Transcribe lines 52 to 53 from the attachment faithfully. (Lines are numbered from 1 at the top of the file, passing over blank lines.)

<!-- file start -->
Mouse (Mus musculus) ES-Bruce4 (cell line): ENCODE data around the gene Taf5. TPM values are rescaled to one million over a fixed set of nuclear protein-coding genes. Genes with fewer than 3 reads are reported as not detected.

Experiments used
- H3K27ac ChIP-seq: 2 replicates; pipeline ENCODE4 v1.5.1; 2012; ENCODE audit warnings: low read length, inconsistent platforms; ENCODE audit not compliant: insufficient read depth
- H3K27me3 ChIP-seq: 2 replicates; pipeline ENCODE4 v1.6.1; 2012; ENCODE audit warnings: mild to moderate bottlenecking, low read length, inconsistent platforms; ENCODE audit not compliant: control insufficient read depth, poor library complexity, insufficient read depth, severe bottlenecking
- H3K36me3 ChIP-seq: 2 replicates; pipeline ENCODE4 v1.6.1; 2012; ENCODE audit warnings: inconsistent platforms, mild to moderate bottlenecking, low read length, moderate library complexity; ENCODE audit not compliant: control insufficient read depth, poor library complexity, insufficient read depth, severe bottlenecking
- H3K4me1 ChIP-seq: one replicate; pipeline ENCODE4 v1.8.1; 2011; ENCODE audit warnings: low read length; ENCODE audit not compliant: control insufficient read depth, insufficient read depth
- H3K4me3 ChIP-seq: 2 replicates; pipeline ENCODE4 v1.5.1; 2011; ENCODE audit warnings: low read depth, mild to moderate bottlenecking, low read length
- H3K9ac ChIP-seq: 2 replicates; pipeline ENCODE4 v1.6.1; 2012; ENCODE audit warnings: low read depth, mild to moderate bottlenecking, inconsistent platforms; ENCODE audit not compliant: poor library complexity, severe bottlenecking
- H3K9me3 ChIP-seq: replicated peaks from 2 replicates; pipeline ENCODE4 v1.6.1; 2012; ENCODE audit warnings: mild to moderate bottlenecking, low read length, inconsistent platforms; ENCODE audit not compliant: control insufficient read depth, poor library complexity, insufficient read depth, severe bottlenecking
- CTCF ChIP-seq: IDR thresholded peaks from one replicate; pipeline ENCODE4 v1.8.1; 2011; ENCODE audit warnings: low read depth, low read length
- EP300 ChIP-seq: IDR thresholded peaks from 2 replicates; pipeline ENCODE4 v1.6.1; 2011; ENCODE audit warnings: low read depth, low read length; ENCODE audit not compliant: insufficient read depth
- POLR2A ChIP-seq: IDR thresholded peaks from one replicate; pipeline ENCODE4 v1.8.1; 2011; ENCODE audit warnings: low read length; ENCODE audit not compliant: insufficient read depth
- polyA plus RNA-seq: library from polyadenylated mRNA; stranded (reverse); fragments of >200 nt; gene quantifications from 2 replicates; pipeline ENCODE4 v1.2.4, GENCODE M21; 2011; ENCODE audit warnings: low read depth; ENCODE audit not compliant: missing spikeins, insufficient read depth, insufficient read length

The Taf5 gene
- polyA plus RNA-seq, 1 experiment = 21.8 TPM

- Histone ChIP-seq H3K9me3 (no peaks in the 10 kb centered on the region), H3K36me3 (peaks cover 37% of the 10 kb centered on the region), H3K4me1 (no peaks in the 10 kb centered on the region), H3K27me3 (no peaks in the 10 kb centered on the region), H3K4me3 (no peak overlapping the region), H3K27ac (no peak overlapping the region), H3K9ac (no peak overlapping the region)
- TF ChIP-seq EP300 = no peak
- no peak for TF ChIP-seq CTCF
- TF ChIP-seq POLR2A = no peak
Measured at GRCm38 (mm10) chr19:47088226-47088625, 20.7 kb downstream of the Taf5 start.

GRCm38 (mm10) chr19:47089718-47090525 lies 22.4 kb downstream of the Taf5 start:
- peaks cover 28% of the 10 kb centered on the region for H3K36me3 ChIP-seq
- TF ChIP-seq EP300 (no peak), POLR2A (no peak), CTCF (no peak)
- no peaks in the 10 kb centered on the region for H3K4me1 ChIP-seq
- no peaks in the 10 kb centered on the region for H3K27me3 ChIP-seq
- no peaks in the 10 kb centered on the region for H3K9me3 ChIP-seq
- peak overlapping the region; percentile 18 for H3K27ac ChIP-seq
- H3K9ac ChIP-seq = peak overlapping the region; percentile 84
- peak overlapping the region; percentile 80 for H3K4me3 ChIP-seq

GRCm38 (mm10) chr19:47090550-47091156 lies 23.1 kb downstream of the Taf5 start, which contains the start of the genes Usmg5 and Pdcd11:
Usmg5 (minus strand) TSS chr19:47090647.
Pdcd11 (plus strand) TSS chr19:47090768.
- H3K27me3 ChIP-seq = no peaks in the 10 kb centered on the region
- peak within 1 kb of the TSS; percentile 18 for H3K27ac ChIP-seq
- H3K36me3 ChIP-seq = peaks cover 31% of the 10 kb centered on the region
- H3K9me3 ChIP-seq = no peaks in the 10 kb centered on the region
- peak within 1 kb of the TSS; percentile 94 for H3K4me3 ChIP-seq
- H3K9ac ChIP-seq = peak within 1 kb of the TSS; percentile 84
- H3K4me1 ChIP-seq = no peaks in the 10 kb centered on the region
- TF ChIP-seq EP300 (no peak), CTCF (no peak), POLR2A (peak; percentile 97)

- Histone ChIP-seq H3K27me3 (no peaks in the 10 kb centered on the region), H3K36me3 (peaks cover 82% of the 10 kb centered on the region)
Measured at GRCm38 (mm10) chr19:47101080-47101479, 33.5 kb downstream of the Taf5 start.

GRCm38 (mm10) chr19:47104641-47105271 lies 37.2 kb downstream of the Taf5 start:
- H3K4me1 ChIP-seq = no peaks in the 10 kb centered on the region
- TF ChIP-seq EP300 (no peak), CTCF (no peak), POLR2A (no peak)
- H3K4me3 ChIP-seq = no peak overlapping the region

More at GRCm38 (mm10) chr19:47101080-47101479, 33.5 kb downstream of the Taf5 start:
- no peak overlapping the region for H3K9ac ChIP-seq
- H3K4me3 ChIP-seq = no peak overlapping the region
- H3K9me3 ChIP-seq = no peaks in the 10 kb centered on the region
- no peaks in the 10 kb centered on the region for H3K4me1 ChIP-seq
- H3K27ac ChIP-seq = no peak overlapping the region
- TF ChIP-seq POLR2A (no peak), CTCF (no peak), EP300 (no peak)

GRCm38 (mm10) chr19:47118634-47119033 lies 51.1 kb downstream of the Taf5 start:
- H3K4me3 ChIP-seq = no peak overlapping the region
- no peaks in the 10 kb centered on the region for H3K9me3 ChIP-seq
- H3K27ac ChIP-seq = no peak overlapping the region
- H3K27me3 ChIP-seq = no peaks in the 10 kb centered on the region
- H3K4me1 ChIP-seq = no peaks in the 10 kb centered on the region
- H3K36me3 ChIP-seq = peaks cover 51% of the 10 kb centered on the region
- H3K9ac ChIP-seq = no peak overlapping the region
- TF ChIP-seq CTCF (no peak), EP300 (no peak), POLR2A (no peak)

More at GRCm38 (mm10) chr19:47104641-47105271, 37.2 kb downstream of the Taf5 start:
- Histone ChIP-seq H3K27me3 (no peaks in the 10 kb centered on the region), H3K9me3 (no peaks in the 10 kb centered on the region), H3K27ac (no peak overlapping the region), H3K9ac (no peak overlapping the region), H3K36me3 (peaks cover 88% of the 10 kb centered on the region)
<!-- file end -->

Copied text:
- H3K27ac ChIP-seq = no peak overlapping the region
- TF ChIP-seq POLR2A (no peak), CTCF (no peak), EP300 (no peak)